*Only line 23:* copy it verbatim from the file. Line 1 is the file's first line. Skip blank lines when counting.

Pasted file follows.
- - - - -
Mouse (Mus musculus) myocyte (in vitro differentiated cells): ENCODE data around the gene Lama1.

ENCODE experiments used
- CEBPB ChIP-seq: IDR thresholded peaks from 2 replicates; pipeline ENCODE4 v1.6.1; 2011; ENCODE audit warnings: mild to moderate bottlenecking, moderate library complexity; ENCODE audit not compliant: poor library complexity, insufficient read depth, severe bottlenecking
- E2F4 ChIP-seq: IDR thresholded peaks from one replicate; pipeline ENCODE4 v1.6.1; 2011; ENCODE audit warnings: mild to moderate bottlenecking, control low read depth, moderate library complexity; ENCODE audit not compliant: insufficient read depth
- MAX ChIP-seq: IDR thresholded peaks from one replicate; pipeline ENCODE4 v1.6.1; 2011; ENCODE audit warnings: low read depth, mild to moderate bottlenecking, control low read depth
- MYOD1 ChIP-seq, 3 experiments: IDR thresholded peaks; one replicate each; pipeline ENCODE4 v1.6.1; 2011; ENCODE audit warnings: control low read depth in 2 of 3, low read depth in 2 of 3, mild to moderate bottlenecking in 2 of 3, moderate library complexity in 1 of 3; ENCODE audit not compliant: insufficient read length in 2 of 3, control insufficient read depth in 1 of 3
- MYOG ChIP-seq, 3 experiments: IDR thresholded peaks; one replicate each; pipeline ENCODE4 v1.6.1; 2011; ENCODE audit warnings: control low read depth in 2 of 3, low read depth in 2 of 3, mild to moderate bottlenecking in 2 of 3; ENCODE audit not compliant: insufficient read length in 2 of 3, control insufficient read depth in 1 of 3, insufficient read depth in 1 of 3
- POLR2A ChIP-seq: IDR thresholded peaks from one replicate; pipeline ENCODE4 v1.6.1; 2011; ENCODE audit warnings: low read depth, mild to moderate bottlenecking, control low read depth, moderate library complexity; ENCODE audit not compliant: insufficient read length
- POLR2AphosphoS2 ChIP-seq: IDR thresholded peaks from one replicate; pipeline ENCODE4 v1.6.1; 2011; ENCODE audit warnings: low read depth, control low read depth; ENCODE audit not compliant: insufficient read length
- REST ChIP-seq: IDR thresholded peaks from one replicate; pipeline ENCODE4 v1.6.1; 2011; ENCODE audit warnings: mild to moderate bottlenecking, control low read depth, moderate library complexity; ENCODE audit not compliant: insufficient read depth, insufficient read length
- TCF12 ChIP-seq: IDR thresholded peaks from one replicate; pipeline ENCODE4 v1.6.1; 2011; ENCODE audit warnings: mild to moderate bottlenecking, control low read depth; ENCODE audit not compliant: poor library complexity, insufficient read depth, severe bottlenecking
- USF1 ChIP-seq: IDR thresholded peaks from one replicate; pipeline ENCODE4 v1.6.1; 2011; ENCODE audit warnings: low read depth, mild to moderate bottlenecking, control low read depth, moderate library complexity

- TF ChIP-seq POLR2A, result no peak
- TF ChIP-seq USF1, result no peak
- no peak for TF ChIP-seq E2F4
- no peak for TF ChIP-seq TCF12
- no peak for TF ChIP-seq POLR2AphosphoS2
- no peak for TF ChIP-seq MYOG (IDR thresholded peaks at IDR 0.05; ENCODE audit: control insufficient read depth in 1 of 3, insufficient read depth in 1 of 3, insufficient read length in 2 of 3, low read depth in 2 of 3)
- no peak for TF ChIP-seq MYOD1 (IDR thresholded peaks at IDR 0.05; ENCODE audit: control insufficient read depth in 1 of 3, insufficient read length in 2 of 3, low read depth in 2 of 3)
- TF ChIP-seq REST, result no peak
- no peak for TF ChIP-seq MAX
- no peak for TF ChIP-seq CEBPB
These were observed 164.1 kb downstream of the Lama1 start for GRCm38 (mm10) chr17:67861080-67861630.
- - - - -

These were observed 164.1 kb downstream of the Lama1 start for GRCm38 (mm10) chr17:67861080-67861630.